Eric van Hove
Mahjouba, 2016

Mahjouba I, 2016
Mixed media, 15 materials including Middle Atlas white cedar wood, yellow and red copper, copper-plated forged steel, recycled aluminium, nickel silver, tin, cow bone, camel bone, rubber, cowskin, batteries, plastic, magnets, resin
200 x 70 x 113 cm, 119 kg
Courtesy the artist

Mahjouba derives from the Arab term Mahjoub, meaning “the veil covering the Holy.” Eric van Hove developed the simplified electric motor for this motorbike prototype in cooperation with the Institutes of Engineering and Communication at Dartmouth College, USA. By using an electric motor, the artist explicitly referred to Morocco’s national ambition to sustainably account for 42% of it’s power production with the world’s largest solar energy sysem, starting in 2020.

The first prototype was based on the Moroccan copy of a Chinese replica of a Mate T50 – a Japanese motorcycle from the 1970s. Eric van Hove deployed the strategy of appropriating and transforming industrial goods within the global production of commodities. With this piece, however, he transcended his own artistic practice by providing the sculpture with the aspect of functionality. Despite his reference to the art historical concept of the Ready-Made, Eric van Hove was recoding the sculpture as an object of utility. Hence the sculpture was meant to effect real social spaces without losing its legitimacy as art object.

The artist exercised the potential of Mahjouba I to evolve from its merely artistic aspirations into a project of local business and solidary economics. Van Hove added to the artwork the option it become a utility object, manufacturable in large numbers by local craftsmen, thus contributing to the relocation of labour.

Mahjouba II, 2016
Mixed media, 10 materials including chrome-plated steel, nickel silver, yellow copper, bolts, rubber, cowhide, plastic, electronics, 5KW Golden Motor electric engine, lithium iron phosphate (LiFePO4) batteries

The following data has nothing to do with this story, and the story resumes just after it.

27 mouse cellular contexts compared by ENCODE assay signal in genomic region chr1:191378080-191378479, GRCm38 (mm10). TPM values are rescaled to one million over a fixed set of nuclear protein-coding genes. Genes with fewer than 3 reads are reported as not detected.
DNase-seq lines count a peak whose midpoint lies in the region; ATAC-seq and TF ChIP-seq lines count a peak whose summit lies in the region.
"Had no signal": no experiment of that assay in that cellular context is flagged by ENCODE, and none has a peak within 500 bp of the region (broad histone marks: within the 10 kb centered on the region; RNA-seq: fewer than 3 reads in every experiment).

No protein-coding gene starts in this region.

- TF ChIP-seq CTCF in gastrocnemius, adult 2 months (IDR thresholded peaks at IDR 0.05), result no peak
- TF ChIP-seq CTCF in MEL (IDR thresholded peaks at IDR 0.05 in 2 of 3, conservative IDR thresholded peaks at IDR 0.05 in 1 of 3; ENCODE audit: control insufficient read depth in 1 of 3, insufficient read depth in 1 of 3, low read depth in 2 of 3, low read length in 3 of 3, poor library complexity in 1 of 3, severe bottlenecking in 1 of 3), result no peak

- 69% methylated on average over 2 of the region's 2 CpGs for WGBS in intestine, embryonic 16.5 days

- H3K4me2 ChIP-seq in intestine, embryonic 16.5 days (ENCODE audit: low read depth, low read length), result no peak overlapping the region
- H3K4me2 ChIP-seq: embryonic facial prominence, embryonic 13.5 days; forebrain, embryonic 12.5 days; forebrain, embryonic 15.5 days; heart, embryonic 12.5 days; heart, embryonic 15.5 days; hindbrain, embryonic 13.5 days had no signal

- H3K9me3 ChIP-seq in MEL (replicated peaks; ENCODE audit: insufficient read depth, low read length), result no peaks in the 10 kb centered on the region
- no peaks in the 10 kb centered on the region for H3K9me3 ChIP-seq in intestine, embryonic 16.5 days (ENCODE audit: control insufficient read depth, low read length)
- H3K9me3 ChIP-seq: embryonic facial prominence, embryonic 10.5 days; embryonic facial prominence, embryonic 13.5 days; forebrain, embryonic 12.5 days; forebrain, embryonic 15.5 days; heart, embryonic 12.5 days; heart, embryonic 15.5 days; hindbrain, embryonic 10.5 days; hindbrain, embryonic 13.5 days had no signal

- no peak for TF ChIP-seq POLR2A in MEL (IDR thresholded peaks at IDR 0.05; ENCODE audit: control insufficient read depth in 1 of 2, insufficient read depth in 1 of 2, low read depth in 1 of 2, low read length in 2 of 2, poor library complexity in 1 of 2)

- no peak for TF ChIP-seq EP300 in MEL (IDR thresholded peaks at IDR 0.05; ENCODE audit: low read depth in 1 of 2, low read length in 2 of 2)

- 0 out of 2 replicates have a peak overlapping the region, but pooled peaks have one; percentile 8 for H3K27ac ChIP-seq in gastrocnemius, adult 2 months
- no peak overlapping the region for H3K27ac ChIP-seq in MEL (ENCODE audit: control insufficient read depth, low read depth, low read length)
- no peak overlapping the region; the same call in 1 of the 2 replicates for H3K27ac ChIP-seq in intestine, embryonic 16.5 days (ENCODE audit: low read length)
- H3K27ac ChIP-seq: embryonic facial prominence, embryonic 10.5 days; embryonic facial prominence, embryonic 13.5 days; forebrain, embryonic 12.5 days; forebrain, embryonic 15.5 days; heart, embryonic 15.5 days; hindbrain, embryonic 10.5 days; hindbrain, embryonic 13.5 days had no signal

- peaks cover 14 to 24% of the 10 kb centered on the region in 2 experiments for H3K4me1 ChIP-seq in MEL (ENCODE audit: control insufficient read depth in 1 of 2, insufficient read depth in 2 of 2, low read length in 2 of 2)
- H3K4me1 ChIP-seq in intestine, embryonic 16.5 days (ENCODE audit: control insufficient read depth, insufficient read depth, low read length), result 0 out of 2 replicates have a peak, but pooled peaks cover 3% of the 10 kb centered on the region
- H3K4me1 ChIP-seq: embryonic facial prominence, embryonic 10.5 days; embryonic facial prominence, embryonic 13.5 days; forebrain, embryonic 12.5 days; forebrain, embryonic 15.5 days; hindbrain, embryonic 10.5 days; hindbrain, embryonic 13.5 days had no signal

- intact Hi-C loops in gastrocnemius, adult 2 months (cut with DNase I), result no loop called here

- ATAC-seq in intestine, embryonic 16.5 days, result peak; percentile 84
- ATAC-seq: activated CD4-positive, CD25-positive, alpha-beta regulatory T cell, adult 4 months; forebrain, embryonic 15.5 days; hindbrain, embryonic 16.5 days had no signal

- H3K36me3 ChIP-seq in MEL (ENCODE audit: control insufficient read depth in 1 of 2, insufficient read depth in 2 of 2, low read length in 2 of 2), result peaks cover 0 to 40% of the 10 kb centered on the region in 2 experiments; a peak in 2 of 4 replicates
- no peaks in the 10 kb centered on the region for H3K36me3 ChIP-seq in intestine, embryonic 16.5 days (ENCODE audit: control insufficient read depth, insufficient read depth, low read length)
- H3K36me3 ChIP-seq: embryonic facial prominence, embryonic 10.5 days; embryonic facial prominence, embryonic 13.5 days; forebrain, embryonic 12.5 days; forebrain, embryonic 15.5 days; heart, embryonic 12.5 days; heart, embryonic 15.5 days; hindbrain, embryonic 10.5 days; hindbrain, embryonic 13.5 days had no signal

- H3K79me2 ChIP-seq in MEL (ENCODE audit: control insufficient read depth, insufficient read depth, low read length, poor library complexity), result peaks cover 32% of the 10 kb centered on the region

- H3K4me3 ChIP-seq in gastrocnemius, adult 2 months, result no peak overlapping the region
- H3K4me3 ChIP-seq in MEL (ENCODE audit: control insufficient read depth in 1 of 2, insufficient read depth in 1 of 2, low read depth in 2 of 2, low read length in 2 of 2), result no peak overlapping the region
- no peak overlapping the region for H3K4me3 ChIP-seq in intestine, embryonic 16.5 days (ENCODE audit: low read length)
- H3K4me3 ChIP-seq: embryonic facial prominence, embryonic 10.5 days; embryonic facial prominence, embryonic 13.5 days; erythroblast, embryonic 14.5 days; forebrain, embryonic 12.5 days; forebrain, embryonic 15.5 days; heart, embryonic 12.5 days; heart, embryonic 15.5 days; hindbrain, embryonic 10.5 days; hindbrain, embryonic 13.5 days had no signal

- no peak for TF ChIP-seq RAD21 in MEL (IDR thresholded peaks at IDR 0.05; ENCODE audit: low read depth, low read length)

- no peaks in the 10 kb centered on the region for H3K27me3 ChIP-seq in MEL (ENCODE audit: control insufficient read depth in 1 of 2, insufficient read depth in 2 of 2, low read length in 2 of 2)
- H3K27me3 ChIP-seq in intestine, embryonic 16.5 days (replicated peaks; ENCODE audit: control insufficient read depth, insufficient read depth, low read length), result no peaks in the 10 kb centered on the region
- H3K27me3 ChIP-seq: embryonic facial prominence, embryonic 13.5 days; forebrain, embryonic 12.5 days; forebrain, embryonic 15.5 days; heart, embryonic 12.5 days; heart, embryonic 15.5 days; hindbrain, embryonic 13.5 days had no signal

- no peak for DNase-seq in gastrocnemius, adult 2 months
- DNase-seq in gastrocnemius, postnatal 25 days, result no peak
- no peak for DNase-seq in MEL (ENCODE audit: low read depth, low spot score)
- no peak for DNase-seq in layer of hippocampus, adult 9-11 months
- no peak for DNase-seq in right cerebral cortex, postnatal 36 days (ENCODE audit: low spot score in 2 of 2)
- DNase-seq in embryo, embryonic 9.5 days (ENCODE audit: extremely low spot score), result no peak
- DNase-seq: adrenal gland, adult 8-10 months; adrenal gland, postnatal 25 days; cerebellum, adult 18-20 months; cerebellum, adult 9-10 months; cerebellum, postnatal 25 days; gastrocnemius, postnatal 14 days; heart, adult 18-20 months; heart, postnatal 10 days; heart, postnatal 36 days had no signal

150 x 75 x 100 cm
Courtesy the artist

In the exhibition at the Frankfurter Kunstverein an unfinished prototype of van Hove’s second motorcycle project was further developed. For almost four months, Team van Hove cooperated with Frankfurt initiatives that had been invited by Franziska Nori as part of the studio project. The component parts of Mahjouba II mainly consisted of nickel silver and chrome-plated steel, to make the bike particularly sturdy. The powertrain technology combined part of a Caterpillar gear box with elements of the reverse gear unit of a Chinese cargo tricycle. Mahjouba II was powered by a 5KW Golden Motor and four lithium iron phosphate batteries. The production of the second prototype was based on 70% manual fabrication by the studio team and 30% pre-existing industrial components. The next generation of this motorcycle is set to contain component parts created by means of 3D-printing. Compared to the first prototype, the form of Mahjouba II had been simplified, the materials used were less specific and the design had been adjusted to local requirements. For example, several people should be able to sit on it at the same time, which is often the case on the streets of Morocco. In this art piece, van Hove recognised the potential for its use as a real vehicle, which could be produced and refined by everyone interested.

Mahjouba, 2016
Creative Director Meriem Abid
Courtesy the artist

The film Mahjouba, which was produced specifically for the exhibition at Frankfurter Kunstverein, offered an understanding of the socio-political, economic and cultural context of the Mahjouba I prototype. The first part of the film gives an insight into the Atelier van Hove in Marrakesh. Here the focus lies on the collaborative working process as well as the craftsmen working with the artist on the project. As a fictional re-enactment, their life stories become an underlying narrative of the movie.

The second part documents Mahjouba’s cross-country road trip through Marocco. The journey from Marrakesh to the northern city of Tangier also navigates Morocco’s various linguistic and cultural landscapes. The encounters allow for people to share their thoughts on the future of craftsmanship and the potential of locally produced electric vehicles.